Suicide

Overview

Leadership sets the stage in support of building lives worth living, community connections, and the acceptability of seeking support during difficult times. Day to day unit activities that support quality of life, builds resilience, and reduces risky behaviors, ultimately saves lives.

Navy commands and installations have designated Suicide Prevention Coordinators who can assist leaders in ensuring training and Crisis Response Plans are in place and that information about local resources is readily available for all hands. Your local Fleet and Family Service Center, Chaplain, or Medical Treatment Facility can help you match the great variety of available family, educational, and support resources with the needs of your Sailors. Early intervention and self referral for support greatly improves long term outcomes of health, family, performance, and career as compared to delaying help until after damage occurs in these areas.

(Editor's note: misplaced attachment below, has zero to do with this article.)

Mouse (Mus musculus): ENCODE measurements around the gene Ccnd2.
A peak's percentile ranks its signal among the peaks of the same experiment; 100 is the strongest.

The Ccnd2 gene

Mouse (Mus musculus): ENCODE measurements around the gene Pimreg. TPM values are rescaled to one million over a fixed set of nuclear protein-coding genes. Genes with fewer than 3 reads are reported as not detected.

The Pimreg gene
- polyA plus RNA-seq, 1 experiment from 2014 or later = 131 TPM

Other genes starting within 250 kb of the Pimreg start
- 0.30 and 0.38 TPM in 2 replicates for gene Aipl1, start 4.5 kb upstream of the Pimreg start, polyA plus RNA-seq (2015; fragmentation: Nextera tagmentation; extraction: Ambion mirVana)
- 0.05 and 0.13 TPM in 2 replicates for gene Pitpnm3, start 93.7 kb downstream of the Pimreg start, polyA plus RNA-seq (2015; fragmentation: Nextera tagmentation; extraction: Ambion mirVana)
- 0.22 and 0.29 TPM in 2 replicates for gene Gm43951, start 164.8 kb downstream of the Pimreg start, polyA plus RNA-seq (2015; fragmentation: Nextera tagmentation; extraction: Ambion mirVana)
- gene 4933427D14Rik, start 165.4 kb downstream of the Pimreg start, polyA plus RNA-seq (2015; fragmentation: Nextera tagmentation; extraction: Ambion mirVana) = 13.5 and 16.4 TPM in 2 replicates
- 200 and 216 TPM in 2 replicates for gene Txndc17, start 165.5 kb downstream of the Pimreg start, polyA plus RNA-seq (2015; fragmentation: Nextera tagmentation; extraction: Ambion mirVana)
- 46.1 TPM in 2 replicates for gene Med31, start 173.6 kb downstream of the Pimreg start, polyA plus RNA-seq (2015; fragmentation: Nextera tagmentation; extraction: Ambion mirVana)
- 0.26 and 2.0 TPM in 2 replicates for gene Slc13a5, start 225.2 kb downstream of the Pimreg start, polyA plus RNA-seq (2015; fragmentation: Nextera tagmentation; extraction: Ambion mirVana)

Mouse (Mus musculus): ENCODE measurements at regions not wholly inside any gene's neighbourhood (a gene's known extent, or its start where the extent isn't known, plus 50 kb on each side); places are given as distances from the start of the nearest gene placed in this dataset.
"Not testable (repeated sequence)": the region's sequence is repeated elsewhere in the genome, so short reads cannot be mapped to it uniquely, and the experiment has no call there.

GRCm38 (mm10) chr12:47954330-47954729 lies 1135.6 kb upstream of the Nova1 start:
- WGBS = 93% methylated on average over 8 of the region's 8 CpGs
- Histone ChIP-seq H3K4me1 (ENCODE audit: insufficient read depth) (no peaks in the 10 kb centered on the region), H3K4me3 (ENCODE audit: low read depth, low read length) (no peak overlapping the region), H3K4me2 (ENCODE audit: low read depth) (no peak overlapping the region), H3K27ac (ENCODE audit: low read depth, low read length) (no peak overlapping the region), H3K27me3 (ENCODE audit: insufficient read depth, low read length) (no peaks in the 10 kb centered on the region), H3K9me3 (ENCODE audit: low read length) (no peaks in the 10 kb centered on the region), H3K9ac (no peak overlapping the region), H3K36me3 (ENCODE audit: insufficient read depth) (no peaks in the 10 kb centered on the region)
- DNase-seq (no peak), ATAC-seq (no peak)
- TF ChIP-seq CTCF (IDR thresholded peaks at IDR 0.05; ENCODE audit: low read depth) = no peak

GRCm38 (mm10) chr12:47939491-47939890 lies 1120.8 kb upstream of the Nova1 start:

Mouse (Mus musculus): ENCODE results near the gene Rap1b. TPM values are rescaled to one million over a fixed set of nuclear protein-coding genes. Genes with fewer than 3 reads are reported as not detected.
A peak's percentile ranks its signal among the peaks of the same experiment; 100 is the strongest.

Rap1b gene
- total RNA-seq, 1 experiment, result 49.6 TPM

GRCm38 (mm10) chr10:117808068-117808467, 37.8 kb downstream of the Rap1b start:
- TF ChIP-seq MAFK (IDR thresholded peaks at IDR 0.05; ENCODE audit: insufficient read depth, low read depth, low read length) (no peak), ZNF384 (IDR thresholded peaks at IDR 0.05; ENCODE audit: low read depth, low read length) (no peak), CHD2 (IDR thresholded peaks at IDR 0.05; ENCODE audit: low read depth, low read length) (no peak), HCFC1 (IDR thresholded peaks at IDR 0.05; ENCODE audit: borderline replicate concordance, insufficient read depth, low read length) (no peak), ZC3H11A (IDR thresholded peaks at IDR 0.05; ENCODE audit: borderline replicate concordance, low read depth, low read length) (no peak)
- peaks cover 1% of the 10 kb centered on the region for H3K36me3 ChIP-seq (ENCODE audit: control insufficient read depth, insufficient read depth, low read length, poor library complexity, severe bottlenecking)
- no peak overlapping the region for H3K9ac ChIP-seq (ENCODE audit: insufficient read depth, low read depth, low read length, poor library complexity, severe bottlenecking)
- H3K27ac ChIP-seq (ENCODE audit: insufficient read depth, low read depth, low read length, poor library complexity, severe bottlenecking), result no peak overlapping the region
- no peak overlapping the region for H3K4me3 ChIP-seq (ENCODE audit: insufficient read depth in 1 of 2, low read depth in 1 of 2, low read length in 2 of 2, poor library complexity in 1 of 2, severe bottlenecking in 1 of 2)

Identifying Individuals at Risk

Risk Factors

The following factors do not mean a person will be suicidal but do increase the risk:

Suicide Risk Factors
  • Relationship problems
  • Current/pending disciplinary or legal action
  • Substance abuse
  • Financial problems
  • Work related problems
  • Transitions (retirement, PCS, discharge, etc.)
  • A serious medical problem
  • Significant loss(es)
  • Setbacks (academic, career, or personal)
  • Severe, prolonged, and/or perceived unmanageable stress
  • A sense of powerlessness, helplessness, and/or hopelessness
  • Presence of a weapon in the home
  • History of previous suicide attempts
  • Family history of suicide

Our Sailors lost to suicide often had a number of life stressors and were in a time of transition and/or a drop in their normal social support. Many also had temporary factors that impaired judgment (alcohol, anger, sleep deficit).

People who attempt or die by suicide may face problems they feel cannot be resolved. Normally, there are alternatives to these problems, but someone who is suicidal is not thinking clearly and often cannot see other possible positive solutions.